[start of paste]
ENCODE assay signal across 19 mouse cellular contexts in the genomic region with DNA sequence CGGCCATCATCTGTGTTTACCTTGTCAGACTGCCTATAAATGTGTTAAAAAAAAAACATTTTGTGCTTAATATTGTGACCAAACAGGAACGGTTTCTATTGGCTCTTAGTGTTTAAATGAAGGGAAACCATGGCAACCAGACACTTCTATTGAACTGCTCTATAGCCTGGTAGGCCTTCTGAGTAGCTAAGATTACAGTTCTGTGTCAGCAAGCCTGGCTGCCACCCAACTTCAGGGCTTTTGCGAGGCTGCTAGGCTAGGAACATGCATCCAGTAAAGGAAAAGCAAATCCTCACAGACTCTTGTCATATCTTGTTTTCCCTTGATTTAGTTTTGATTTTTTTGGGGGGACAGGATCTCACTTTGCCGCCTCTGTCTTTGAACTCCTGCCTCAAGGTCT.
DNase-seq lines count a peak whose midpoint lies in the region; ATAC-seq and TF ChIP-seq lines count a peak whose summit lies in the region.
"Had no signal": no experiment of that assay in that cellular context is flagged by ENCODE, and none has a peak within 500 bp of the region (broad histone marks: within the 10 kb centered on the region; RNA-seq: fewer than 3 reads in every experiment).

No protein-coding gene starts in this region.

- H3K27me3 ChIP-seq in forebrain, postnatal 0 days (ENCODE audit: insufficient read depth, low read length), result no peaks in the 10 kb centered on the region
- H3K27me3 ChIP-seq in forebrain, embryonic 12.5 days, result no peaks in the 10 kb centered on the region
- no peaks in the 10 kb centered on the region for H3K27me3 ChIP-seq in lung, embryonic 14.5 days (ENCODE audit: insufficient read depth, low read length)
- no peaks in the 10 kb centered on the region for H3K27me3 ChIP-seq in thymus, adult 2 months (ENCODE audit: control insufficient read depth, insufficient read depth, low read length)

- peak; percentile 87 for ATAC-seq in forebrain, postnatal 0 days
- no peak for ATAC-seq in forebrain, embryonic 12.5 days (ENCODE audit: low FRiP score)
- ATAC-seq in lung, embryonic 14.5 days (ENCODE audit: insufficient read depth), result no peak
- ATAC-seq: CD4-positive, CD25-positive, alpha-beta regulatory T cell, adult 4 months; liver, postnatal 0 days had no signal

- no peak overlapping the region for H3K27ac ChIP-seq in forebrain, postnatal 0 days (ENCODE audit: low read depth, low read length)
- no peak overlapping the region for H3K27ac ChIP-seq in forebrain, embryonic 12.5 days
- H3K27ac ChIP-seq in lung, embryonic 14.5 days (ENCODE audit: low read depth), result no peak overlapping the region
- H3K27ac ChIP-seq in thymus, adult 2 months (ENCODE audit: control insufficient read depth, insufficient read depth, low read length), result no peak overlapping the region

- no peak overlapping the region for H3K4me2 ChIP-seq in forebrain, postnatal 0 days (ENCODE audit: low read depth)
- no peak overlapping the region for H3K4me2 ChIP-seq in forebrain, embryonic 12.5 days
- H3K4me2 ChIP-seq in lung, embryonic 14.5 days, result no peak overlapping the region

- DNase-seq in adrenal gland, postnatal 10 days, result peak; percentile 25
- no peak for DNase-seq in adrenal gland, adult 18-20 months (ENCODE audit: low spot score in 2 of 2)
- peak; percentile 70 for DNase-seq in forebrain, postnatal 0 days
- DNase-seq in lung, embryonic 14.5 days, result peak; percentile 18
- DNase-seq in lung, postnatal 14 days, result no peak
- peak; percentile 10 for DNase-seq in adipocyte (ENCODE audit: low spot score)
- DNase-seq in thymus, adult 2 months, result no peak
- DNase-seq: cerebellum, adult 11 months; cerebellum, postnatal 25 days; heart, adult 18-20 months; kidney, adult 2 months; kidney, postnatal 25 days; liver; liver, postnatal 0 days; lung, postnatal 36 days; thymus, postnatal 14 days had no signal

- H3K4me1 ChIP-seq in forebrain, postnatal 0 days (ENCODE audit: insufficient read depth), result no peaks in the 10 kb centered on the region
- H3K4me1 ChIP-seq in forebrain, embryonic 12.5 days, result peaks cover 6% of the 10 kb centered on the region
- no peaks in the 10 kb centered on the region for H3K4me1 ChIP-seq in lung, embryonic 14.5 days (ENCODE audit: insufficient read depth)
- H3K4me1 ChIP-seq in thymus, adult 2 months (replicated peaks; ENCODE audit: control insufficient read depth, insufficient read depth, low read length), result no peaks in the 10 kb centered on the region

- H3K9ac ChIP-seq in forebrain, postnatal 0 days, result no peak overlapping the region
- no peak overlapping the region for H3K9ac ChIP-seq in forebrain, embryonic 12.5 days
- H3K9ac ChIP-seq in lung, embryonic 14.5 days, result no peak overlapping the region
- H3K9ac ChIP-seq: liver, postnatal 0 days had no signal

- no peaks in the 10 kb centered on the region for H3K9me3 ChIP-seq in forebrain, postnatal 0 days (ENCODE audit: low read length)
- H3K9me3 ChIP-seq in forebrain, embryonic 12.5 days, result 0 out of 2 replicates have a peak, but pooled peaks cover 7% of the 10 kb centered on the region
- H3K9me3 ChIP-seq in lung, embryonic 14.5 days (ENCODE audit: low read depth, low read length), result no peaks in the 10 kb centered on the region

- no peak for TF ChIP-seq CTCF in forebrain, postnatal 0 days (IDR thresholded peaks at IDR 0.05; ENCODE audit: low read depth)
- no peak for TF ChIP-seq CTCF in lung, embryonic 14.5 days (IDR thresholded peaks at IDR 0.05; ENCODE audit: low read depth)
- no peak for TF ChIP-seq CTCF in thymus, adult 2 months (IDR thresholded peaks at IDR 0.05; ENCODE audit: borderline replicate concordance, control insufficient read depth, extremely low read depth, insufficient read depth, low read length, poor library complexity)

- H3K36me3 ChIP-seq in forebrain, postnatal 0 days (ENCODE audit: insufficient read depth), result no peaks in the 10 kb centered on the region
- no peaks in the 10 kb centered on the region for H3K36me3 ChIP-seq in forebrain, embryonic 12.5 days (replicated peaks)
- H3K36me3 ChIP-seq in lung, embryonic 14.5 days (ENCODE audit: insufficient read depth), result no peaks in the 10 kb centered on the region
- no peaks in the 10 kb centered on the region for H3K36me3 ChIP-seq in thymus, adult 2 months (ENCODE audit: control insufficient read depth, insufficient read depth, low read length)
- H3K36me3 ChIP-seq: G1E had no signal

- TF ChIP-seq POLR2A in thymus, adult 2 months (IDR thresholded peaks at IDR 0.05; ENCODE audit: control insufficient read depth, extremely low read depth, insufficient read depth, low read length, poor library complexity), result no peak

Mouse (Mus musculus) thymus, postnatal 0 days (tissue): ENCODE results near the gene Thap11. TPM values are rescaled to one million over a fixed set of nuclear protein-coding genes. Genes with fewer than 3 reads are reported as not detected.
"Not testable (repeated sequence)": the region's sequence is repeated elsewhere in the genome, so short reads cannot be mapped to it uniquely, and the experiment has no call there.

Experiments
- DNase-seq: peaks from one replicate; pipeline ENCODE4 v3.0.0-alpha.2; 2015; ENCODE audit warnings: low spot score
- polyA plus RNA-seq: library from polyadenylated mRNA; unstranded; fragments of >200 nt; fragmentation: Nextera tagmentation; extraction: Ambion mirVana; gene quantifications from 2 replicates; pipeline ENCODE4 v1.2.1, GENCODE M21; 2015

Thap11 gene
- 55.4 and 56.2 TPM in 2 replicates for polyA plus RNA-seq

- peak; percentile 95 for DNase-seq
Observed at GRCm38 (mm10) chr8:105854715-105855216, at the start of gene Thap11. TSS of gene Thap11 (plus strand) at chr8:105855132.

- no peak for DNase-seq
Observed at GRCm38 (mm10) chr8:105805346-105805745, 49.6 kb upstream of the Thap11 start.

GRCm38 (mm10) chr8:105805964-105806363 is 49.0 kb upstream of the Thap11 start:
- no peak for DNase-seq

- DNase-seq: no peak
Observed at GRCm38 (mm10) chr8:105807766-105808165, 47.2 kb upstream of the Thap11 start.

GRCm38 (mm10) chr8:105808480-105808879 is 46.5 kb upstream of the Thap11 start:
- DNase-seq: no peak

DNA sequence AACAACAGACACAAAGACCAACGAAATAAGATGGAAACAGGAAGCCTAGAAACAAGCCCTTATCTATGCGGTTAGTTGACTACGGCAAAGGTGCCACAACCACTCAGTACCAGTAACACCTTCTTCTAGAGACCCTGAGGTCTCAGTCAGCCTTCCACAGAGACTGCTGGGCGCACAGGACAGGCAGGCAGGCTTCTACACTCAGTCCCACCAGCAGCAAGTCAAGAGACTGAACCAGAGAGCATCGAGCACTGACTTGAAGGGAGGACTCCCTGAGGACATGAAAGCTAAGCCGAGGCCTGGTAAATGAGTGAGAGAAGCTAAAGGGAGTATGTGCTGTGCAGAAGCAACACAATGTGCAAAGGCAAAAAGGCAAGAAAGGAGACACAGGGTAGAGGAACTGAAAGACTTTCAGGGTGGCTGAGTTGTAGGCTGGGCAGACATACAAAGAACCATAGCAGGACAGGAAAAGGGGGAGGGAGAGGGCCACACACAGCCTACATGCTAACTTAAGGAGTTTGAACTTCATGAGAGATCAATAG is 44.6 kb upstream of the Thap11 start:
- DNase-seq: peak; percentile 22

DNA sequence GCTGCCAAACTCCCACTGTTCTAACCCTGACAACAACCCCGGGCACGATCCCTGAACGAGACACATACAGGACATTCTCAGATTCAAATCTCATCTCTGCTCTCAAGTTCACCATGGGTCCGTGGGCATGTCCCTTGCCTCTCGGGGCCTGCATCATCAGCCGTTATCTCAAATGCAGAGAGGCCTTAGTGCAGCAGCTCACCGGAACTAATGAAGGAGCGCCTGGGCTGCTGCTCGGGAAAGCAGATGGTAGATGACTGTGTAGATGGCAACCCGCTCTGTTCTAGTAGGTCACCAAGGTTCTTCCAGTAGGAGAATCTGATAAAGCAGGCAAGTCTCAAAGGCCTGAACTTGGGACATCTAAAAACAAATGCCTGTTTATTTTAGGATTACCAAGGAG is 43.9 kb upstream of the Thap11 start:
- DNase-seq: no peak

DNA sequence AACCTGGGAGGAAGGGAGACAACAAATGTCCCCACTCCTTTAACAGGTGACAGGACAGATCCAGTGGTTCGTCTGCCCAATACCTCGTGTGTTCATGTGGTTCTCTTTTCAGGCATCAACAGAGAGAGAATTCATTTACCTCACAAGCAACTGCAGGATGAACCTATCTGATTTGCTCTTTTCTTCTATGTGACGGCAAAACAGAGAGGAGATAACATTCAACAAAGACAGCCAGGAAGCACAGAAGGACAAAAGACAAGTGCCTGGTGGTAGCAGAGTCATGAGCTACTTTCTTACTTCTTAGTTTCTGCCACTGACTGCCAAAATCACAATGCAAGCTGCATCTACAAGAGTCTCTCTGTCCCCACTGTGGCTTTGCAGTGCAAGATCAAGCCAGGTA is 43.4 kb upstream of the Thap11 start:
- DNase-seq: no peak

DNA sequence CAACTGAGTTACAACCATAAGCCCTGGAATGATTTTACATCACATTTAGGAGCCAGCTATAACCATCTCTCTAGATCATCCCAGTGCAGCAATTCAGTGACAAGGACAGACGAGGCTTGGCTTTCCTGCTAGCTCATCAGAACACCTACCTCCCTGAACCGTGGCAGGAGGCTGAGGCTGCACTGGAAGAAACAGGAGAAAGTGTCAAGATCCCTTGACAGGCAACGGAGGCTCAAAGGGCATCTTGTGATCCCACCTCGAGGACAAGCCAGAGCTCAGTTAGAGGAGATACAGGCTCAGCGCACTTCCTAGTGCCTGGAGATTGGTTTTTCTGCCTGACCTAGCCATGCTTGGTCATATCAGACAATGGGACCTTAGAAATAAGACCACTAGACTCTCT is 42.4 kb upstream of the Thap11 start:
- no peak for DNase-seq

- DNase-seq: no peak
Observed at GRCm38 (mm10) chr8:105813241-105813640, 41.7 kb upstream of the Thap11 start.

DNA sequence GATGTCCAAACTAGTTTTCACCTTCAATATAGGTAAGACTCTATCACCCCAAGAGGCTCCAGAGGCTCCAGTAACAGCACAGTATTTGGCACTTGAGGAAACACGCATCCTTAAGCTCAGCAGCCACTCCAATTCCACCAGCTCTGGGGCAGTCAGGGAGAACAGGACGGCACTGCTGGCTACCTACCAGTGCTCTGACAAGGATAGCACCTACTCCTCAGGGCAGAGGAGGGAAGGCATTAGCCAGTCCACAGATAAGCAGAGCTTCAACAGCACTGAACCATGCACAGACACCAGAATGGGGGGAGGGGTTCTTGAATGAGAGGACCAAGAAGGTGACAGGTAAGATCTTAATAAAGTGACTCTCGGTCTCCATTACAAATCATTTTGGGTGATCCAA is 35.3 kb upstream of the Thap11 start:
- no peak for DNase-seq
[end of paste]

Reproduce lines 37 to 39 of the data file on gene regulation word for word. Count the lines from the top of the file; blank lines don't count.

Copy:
- H3K9me3 ChIP-seq in forebrain, embryonic 12.5 days, result 0 out of 2 replicates have a peak, but pooled peaks cover 7% of the 10 kb centered on the region
- H3K9me3 ChIP-seq in lung, embryonic 14.5 days (ENCODE audit: low read depth, low read length), result no peaks in the 10 kb centered on the region

- no peak for TF ChIP-seq CTCF in forebrain, postnatal 0 days (IDR thresholded peaks at IDR 0.05; ENCODE audit: low read depth)